Place on a large baking sheet seam side down, brush with egg wash, sprinkle with sesame seeds and bake.
For the dough:
- 400 g all purpose flour
- 200 g water
- 1 1/2 tsp kosher salt
- 3 Tbsp vegetable or olive oil
For the meat filling:
- 2 lbs beef chuck diced into about 1/4 inch pieces
- 2 large onions finely chopped
- 1 tsp freshly ground black pepper
- 1 tsp ground coriander seeds
- 2 tsp kosher salt 6 g per lb of meat
For the egg wash:
- 2 egg yolks
- 2 tsp milk
For the garnish:
- 1 tsp roasted sesame seeds
- Prepare the dough by combining flour, water and salt and mixing in a stand mixer on low speed with a dough hook attachment for 5 minutes. This type of dough is very stiff so you must use a powerful, commercial grade mixer. If mixing by hand, combine all ingredients in a large bowl and let the flour hydrate for 5 minutes or longer, then knead for 5 minutes. Wrap in plastic and let sit at room temperature for at least half an hour.
- Prepare the meat filling by combining the meat, the onions and the seasonings.
- Transfer the dough to a lightly floured surface. Roll it out to a rectangle about 1/16 inch thick. Pour 3 tablespoons of vegetable or olive oil and spread out evenly across the entire surface. Roll the dough into a tight log, making sure there are no air pockets. Slice the log into about 16 1-1/4 inch cylinders. Flatten each cylinder with the palm of you hand, then roll out to a 5 inch circle.
- Put about 3 - 3-1/2 ounces of meat filling in the center of each circle. Seal as shown in the picture instructions above and place on a large baking sheet seam side down.
- Whisk egg yolks and milk until perfectly mixed. Using a pastry brush paint the sambusas with a light, even coat of egg wash. Sprinkle roasted sesame seeds on top of each sambusa.
- Bake on the top rack of the oven preheated to 460F for 30 minutes, turning the baking sheet around once after 15 minutes. For softer crust, bake at 425F for 30 minutes.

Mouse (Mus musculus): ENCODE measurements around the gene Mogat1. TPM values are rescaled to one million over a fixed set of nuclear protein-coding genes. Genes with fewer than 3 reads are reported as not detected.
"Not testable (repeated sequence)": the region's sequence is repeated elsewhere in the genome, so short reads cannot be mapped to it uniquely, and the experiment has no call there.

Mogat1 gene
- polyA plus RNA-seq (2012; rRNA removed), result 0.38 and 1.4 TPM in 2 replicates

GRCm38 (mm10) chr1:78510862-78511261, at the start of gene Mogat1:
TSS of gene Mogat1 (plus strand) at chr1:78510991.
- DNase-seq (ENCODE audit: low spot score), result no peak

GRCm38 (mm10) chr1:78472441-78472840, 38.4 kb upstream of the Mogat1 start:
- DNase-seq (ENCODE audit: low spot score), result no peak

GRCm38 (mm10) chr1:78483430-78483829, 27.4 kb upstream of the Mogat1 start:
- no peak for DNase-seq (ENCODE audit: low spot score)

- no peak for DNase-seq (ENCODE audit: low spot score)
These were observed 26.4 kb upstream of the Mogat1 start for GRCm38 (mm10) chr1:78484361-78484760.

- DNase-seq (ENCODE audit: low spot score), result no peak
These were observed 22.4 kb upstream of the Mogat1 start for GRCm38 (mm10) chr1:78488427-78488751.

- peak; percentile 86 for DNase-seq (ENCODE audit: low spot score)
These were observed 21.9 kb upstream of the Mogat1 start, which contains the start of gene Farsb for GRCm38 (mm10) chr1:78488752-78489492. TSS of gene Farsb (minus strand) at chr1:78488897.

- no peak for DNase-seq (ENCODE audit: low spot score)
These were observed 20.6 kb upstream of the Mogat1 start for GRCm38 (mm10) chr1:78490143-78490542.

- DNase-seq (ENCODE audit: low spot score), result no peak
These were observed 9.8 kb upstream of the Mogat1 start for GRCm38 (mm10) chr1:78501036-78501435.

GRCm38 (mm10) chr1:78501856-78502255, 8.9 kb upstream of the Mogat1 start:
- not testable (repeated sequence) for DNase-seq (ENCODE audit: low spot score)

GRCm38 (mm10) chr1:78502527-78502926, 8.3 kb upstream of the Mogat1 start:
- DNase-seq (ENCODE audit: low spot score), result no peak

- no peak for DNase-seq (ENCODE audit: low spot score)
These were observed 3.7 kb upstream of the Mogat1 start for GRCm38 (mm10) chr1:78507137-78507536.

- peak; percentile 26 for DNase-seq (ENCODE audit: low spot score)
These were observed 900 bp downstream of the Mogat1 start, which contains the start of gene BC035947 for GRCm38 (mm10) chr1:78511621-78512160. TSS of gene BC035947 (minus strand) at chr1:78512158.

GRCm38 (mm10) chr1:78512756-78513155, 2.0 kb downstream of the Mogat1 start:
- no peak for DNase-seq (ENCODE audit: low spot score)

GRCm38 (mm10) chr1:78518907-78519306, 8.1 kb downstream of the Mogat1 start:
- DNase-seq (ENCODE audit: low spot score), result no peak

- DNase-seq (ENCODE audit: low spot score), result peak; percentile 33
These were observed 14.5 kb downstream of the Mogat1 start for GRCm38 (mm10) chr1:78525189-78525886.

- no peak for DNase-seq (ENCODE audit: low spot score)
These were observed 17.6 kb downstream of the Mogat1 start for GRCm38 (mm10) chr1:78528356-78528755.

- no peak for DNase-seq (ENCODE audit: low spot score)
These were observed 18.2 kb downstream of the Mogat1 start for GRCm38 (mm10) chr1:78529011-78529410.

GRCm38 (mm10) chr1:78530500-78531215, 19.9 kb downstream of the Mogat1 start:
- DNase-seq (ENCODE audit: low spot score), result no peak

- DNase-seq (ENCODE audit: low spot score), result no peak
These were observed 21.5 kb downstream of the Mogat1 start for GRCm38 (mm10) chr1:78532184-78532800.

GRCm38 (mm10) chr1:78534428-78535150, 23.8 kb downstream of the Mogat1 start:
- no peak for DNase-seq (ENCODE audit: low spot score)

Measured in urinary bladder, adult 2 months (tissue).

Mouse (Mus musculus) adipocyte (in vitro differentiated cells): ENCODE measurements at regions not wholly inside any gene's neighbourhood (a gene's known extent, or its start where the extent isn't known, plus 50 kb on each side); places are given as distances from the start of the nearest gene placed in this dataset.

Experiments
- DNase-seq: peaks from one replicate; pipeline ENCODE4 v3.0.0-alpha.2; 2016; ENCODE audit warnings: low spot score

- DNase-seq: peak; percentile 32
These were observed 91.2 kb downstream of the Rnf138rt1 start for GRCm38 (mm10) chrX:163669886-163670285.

- Let cool for 5 minutes and serve.
- Refrigerated leftover sambusa can be re-heated for 10-15 minutes in the oven at 425F.
Can you do any “make ahead” with this recipe, i.e. refrigerate the sambusa for some time before adding the egg wash and baking?
Hm, interesting question. I’ve never done that and I don’t think I’ve seen anyone else do it. I sometimes make the meat stuffing ahead and it releases some liquid. Not a whole lot, so it may not be a big issue. I’d say, try it and see how you like the results. I know Balkan bureks are frozen then defrosted before baking (my local Balkan store sells them both fresh and frozen to bake at home). I’ve tried both and both are good, though I can easily tell the difference and naturally prefer the freshly made ones.
Personally, I’ve gone a slightly different route. I’ve baked them, then froze, then slowly defrosted and re-heated in the oven. They were quite alright. Nothing I would brag about but my family liked them.
I made this one the other day, it was fun to make, somewhat challenging, and turned out flavorful. We all enjoyed munching on these little meat pockets. I will say that all of mine didn’t look as good as the authors, and I’m certain with time I’ll get better on the dough, the filling and forming. The high temps in the oven with such a short time had my wife and I wondering if everything would be cooked properly inside and it was. The meat tastes like nothing I’ve eaten before and we loved the new flavor. Thanks for sharing a great recipe!
Thank you for the feedback, Joe. Glad you liked the recipe. It’s not the kind of food we grew up with, but my kids especially love this sambusa. As I mentioned in my post, the original Uzbek sambusa is made of lamb and a lot of tail fat, but that is certainly an acquired taste. I did not particularly like it. Beef chuck is so much tastier to our taste buds. And by the way, mine did not look very good initially either, but got much prettier with some practice.
If you want the crust to be less crispy, bake at 425F for about 35 minutes, until nicely browned.
Coincidentally, I am making two batches of sambusa today – we have a party tonight and many guests specifically asked for my sambusa;)
By the way, I will be posting more of my favorite Uzbek and Central Asian recipes here over the next few months. Many of them are fantastic. So, make sure to check back.
Ohhhh, I’m going to try these!
All time favorite in our family. I could eat these every day.